From assisting with turtle nest translocation, to sampling local delicacies and joining roadside Batabano spectators, Governor Martyn Roper has truly settled into Cayman life since arriving late last year.
His previous diplomatic career had taken him all over the world, exposing him to a variety of experiences and culminating, for the moment, with his post in Cayman.
Behind his extensive career experiences and prestigious title, is a friendly family man from Halifax, West Yorkshire, keen to interact with the communities in which he serves.
What made you want to become a career diplomat?
I loved learning languages and wanted to travel to see the world.
Where did your career take you before Cayman?
Iran, Hungary, Mozambique, Kuwait, Iraq, Pakistan, France, Brazil, Algeria and China.
What has been the most challenging post of your career?
Algeria where the security situation was difficult and as ambassador I had a four-man military protection team 24 hours a day. While I was there, in 2013, there was a major terrorist attack on a BP gas installation and I led the UK crisis response to that incident. David Cameron, the then prime minister, also visited as we were coming out of crisis.
How did you and your lovely wife Elisabeth meet?
She was working at the British Embassy in Hungary so it was an office romance.
Have your children expressed an interest in following your career path?
Matthew (26) is a speech and language therapist in the UK NHS and Jessica (23) has just started work for the Foreign Office in London. She never showed any interest in being a diplomat as she grew up but decided she would give it a try.
You seem to have immersed yourself in Cayman life, and have attended many cultural events since arriving in Cayman. Do you have any favourite moments so far?
Learning the steel pan with Earl La Pierre and then performing ‘Yellow Bird’ and ‘Chariots of Fire’ at the Queen’s birthday party was certainly one. I have no musical talent at all so Earl is a true genius. Everywhere I go I now get asked to play including at John Gray High School end of term. It was a bit daunting, but I very much enjoyed learning a new skill and will try to keep it going.
You are also very active on social media. Have you always been?
I started on Twitter and Facebook as ambassador in Algeria and saw its power in being able to connect with Algerians who otherwise would have no contact with an ambassador. I think it breaks down barriers and builds connections. When I got to Cayman I was told I had to use Instagram. I had no idea what it was but now use it daily and it is growing faster than my Facebook and Twitter pages.
Was there anything about Cayman that was different to your expectations?
I knew the islands were one of the best-run Overseas Territories but I was surprised by the quality of the infrastructure, our tourism offer and financial services sector. The extent of services provided in such a small territory is also impressive and I have seen some great examples of excellence and customer service. There is more to do on cutting bureaucracy, changing aspects of the culture and a faster pace to delivery but our excellent deputy governor’s vision of a world-class civil service is going in the right direction. The people make a place special and Lissie and I have both been overwhelmed by the genuinely warm Caymankind welcome. The respect and affection for HM The Queen, Royal Family, and for the role of governor, is also much greater than I was expecting.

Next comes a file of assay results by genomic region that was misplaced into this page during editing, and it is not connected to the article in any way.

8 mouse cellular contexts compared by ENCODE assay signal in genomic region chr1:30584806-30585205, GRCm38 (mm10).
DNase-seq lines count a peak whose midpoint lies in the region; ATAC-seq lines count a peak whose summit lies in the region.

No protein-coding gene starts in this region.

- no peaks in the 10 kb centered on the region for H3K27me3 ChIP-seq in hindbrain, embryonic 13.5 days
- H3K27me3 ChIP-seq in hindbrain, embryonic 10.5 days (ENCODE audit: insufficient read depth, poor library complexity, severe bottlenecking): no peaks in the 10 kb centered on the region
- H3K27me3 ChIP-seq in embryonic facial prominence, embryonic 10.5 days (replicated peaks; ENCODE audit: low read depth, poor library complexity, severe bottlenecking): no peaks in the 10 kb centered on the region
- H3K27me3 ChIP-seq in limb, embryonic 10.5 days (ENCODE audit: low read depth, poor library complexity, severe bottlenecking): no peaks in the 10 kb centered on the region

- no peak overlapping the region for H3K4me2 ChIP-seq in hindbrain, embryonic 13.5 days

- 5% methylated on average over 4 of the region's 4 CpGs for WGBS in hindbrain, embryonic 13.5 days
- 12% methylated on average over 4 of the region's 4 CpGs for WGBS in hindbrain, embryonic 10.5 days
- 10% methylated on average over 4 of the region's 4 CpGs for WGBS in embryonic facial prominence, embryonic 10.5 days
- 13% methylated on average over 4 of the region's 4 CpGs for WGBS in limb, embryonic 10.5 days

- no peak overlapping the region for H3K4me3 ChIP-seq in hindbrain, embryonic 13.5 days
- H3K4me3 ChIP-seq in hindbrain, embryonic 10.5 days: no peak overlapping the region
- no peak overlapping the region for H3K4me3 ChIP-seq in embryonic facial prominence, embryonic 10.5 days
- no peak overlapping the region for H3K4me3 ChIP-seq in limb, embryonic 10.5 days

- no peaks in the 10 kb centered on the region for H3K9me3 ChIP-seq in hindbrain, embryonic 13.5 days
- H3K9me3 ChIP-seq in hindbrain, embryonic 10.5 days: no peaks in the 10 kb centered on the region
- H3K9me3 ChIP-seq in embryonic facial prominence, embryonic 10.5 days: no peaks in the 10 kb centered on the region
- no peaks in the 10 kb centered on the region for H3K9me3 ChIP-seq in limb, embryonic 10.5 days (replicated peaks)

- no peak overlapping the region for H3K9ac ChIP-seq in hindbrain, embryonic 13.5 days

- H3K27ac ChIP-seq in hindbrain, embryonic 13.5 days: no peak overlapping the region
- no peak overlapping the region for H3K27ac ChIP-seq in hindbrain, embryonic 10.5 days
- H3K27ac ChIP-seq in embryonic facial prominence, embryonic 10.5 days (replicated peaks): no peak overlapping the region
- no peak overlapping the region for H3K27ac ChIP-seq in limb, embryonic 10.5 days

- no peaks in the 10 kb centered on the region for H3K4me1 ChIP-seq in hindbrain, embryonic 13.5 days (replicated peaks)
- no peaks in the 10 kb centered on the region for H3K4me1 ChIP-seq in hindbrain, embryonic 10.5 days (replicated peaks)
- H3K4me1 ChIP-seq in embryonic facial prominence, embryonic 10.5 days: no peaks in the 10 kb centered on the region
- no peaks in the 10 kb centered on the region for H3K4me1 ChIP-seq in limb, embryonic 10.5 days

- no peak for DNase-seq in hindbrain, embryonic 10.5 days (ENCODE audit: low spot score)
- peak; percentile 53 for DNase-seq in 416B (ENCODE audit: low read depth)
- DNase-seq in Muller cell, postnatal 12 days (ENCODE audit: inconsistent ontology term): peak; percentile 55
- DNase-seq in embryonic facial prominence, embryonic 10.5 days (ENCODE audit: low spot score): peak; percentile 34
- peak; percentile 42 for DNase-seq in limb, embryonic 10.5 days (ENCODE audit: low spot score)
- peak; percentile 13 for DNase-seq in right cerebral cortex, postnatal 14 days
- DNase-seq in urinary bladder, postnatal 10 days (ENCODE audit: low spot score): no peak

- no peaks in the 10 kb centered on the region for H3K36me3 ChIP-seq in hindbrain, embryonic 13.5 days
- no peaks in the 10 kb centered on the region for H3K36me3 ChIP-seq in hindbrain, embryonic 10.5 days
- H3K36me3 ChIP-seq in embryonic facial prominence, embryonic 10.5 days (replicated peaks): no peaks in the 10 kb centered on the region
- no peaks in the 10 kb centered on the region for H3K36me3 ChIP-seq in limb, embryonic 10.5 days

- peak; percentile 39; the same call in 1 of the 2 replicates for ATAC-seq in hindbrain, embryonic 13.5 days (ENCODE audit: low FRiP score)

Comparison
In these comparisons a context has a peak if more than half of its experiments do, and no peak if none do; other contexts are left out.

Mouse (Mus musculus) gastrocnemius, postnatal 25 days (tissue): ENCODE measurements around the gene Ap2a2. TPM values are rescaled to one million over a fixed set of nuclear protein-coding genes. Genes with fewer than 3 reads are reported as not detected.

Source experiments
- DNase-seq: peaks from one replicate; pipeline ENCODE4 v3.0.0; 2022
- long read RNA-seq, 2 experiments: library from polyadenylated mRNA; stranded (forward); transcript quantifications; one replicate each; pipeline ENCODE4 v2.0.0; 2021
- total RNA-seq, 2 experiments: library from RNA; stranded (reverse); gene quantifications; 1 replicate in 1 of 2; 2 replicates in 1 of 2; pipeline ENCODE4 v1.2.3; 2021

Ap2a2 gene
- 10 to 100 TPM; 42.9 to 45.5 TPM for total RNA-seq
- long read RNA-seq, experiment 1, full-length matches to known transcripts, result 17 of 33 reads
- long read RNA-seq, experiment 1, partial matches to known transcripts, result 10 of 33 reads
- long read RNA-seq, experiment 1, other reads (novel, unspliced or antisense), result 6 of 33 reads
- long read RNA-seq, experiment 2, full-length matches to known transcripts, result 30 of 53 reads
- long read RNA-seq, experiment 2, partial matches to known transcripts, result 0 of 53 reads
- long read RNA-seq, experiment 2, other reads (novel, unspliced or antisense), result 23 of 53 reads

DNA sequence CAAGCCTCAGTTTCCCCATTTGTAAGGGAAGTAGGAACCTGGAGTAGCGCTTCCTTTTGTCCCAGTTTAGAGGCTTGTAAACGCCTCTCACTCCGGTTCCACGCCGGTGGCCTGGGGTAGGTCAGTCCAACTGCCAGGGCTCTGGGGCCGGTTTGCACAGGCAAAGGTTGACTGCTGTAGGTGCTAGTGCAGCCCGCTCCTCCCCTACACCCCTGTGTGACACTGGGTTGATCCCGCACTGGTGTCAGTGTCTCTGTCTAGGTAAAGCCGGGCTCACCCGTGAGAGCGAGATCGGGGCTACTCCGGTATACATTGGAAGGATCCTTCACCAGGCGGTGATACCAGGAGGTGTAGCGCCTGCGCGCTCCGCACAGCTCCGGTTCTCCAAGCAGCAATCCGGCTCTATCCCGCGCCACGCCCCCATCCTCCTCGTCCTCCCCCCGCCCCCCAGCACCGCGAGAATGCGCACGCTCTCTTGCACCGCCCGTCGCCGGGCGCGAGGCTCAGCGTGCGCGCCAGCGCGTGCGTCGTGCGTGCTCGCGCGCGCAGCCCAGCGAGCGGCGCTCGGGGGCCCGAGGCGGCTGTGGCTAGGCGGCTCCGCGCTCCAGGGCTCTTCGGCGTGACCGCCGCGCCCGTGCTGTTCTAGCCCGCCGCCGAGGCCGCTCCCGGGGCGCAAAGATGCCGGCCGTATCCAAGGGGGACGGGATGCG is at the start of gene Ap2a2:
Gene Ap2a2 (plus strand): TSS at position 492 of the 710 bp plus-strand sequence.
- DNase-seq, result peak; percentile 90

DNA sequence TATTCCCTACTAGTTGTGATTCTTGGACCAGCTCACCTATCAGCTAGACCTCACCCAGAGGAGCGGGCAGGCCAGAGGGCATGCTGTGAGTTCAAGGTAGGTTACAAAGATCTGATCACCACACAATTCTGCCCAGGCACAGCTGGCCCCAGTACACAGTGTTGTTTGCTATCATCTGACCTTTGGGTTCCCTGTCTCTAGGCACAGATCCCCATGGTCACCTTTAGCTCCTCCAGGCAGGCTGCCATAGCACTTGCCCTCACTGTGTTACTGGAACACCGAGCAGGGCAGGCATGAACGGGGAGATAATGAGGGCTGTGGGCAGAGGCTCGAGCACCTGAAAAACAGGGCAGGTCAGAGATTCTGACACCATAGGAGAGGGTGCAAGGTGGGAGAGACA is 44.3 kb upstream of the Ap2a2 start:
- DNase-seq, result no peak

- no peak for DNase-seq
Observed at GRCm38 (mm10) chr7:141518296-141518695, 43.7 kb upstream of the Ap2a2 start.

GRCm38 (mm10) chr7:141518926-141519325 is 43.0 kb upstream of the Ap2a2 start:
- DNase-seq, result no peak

What do you enjoy doing in your spare time and have you picked up any new hobbies since being in Cayman?
It is a very busy role with many social commitments. I really enjoy those and I am keen to be accessible. When I have downtime I just like to relax. I keep fit and try to jog frequently. I have also purchased a paddle board and enjoy going out on that, though the police seem to be anxious every time I do so.
What is a typical day for you? Or does that not exist?
It does not really exist as the role is so varied and can cover many different activities and issues. In my first year I have sought to get out and about as much as possible e.g. visiting civil service departments to thank staff for the excellent job so many of them do or visiting schools and hospitals and going out on patrol with the police. Many people ask to call on me in my office and I have received visitors from all walks of life. Tuesday morning is always Cabinet, which I chair so that does provide some routine. I have a weekly meeting with the Premier on a Thursday. I work closely with our excellent Deputy Governor so we see each other frequently.
Looking back, what advice would you give your younger self?
Always step back more and see things in a bigger perspective, which I think happens naturally as you get older.
What items do you never leave home without?
A positive mindset and my mobile phone, of course.
Favourite song, style of music or era of music?
I love the ’80s, so Simple Minds, Tears for Fears and U2 were amongst my favourite bands, and more recently, Coldplay.
If you could invite anyone to a dinner party who would it be?
That is a difficult one! Perhaps someone who had really inspired me in life e.g. a former languages teacher at my grammar school in Halifax or the best leader and manager I worked with in the Foreign Office. I might just invite my wife, Lissie, who has given me incredible support over the years.
Favourite time of day?
I like to rise early and that is my favourite time of day. You also have some incredible sunsets.
I eat anything but particularly like seafood. I have been struck by how food is a big part of our culture on the islands. I recall a visit to Cayman Brac where I was fed every hour at each different stop and got to taste lots of different heavy cakes.